June 24, 2007
June 24, 2007
June 27, 2007
12.386.1 - 12.386.11
Comparison of Three Unique Student Populations in an Engineering Technology Strength of Materials Course
The Engineering Technology (ET) department at The University of North Carolina at Charlotte has historically been a plus two program, offering only the junior and senior years of the BSET curriculum. In the fall of 2004, the department began offering all four years of its programs, accepting freshman students for the first time. That first freshman class has now matriculated to the junior year, joining a new class of transfer students entering at the same point in the curriculum.
Four-year ET programs also opened the door to transfer students from the engineering science programs on campus, with most arriving from mechanical engineering. Though some students expressed a greater interest in the technology programs, many sought transfer due to academic struggles, particularly in calculus and calculus based physics classes.
Mechanical engineering technology students take a traditional strength of materials course in the fall of the junior year. In fall 2006, this course enrolled 51 students, the majority of which fell into one of three categories: entered ET as freshmen; entered ET as junior transfers; transferred into ET from mechanical engineering. This paper details the experiences of teaching these three unique student populations in a junior level ET strength of materials course.
The Engineering Technology department at The University of North Carolina at Charlotte began operations in 1970 as a plus two program, offering only the junior and senior years of the BSET curriculum. All students entered in the junior year with an associate’s degree, predominately AAS degrees from two-year community college programs. Though outside the national norm, the department continued to operate exclusively as a plus two program through the 2003/2004 academic year.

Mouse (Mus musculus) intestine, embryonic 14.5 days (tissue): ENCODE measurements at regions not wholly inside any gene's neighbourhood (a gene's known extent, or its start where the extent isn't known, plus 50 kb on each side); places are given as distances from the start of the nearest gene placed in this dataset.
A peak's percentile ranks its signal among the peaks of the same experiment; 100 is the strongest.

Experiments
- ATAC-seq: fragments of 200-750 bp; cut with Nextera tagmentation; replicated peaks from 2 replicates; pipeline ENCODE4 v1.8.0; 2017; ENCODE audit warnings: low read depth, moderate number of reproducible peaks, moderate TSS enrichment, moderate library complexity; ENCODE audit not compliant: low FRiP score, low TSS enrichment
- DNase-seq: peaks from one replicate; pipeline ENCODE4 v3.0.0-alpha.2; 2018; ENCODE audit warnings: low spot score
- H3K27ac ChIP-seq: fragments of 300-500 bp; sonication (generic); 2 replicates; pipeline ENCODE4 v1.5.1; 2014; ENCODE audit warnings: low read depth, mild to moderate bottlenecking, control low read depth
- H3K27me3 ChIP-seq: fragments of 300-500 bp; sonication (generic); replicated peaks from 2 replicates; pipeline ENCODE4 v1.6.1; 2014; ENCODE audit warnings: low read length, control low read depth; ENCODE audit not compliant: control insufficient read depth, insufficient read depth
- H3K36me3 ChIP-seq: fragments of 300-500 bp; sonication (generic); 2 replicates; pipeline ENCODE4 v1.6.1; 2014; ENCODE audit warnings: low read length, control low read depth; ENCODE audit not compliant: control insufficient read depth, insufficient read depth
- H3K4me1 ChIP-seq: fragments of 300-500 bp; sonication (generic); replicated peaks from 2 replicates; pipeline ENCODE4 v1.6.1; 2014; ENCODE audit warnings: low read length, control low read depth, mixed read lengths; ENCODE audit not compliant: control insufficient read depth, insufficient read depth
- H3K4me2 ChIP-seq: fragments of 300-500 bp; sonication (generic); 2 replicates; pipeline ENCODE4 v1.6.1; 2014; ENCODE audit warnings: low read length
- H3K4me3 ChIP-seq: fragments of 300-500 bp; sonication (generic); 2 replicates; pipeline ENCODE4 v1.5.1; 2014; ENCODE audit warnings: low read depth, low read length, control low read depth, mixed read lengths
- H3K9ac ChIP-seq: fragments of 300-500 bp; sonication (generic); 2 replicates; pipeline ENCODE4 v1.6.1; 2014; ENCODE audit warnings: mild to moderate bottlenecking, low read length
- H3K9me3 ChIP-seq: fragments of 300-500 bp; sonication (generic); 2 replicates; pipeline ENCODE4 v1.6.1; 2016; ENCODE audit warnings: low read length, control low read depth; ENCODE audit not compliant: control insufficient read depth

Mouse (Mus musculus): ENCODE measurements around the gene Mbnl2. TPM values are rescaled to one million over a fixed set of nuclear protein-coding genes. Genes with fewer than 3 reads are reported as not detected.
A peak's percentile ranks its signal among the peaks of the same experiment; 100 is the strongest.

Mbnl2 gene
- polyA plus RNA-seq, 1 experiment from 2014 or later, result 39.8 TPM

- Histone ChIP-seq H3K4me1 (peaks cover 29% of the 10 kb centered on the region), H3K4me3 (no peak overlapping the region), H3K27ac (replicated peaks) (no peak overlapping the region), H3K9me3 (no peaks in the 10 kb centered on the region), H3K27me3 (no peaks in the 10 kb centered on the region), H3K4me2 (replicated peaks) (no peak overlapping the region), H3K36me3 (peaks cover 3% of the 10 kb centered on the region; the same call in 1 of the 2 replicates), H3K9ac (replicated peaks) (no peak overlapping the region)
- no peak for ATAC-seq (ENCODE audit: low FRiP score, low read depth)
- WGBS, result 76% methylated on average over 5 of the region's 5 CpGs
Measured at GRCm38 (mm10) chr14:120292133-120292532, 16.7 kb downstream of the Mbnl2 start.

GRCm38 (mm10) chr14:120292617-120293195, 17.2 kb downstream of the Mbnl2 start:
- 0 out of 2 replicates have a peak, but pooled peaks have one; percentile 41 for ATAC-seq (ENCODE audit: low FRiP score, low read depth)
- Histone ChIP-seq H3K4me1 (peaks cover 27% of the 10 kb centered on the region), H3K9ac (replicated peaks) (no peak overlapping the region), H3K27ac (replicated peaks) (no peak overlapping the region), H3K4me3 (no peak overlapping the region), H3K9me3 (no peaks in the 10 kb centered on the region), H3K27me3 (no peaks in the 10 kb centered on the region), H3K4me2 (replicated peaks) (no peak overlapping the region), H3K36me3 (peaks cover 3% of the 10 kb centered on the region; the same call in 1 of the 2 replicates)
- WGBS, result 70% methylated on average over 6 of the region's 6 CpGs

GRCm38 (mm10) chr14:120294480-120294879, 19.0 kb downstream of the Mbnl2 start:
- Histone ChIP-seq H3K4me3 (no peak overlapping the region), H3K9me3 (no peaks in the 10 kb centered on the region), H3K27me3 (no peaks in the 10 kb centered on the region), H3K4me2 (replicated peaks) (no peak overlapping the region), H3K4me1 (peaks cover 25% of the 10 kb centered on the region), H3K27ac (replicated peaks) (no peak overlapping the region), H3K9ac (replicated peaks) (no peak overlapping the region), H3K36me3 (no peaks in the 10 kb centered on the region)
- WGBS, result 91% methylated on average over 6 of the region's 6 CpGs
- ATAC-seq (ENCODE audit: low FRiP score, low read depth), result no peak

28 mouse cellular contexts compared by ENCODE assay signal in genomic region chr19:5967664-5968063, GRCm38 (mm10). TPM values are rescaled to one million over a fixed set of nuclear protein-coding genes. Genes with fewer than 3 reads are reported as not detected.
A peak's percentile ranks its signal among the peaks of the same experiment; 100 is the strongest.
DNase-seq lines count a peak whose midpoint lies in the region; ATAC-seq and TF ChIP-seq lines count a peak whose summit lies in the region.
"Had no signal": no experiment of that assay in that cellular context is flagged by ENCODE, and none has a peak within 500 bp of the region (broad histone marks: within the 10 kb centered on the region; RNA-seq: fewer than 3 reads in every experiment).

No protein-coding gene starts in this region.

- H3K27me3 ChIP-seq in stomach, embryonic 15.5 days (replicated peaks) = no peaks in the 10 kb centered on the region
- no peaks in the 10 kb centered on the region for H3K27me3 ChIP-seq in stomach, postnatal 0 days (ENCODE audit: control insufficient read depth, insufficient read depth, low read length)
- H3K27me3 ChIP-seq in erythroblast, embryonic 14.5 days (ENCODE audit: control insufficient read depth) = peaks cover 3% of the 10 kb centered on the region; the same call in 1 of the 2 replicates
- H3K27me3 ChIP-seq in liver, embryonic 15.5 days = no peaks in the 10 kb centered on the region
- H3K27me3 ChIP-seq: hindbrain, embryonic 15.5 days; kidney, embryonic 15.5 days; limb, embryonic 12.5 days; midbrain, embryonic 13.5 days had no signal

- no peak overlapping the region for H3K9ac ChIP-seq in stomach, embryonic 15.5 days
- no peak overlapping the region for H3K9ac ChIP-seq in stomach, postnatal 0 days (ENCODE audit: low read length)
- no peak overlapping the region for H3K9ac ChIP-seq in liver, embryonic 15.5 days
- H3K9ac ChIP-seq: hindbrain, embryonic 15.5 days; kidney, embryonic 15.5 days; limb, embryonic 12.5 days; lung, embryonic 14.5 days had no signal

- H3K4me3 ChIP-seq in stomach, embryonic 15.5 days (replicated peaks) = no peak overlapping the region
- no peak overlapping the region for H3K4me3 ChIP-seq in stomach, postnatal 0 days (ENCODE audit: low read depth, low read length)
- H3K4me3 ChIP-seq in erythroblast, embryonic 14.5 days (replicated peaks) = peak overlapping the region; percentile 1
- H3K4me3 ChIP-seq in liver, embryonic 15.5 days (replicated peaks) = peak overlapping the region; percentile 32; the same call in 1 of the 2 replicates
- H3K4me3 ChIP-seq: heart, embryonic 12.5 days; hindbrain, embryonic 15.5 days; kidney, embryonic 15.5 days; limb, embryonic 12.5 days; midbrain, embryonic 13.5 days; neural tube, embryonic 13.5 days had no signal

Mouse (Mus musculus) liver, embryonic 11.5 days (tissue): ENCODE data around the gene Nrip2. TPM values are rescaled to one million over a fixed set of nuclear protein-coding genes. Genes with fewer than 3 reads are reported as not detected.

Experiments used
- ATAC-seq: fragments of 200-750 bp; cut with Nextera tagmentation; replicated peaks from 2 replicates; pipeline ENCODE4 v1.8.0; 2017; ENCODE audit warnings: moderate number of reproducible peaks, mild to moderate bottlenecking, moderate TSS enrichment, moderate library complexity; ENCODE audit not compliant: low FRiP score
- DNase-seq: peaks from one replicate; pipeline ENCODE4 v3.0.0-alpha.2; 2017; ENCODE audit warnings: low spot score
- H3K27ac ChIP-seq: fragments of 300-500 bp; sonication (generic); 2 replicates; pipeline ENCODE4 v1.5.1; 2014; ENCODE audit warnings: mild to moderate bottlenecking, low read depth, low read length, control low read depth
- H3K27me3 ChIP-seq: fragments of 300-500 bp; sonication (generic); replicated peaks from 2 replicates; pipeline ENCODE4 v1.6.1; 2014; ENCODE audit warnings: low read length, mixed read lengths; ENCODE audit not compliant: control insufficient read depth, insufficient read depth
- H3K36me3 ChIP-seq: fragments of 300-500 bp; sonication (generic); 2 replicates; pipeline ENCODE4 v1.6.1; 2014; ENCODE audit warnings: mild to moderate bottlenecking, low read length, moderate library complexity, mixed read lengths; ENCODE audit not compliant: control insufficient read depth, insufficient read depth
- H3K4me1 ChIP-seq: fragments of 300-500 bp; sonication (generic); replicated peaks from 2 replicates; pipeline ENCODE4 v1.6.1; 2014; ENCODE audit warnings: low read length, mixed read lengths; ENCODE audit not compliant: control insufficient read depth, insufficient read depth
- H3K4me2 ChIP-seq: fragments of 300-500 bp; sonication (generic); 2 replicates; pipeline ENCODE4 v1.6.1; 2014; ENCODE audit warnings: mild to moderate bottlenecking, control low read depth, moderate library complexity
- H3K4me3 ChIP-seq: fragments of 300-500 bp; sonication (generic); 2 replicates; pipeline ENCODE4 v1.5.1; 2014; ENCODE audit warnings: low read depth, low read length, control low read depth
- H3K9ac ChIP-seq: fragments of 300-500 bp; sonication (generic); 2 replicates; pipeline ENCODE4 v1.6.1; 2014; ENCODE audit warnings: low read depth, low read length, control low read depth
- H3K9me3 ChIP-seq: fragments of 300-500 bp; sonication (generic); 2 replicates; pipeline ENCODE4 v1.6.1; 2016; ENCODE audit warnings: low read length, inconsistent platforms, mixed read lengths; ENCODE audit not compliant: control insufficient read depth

In order to facilitate growth and to bring its structure inline with current trends, the department began offering all four years of its degree programs in the fall semester 2004, accepting freshman students for the first time. In addition to freshman, the department also accepted numerous transfer students from the engineering science (ES) programs on campus1, with a significant number transferring from mechanical engineering into mechanical engineering technology.
Some of the transferring students expressed a greater interest in the technology programs, reporting that the more practical application of engineering concepts and additional hands-on activities better suited their learning styles2. Many others, however, sought transfer into the technology programs due to academic struggles, particularly in calculus and calculus based physics classes3.
Watkins, G. (2007, June), Comparison Of Three Unique Student Populations In An Engineering Technology Strength Of Materials Course Paper presented at 2007 Annual Conference & Exposition, Honolulu, Hawaii. https://peer.asee.org/2668
ASEE holds the copyright on this document. It may be read by the public free of charge. Authors may archive their work on personal websites or in institutional repositories with the following citation: © 2007 American Society for Engineering Education. Other scholars may excerpt or quote from these materials with the same citation. When excerpting or quoting from Conference Proceedings, authors should, in addition to noting the ASEE copyright, list all the original authors and their institutions and name the host city of the conference. - Last updated April 1, 2015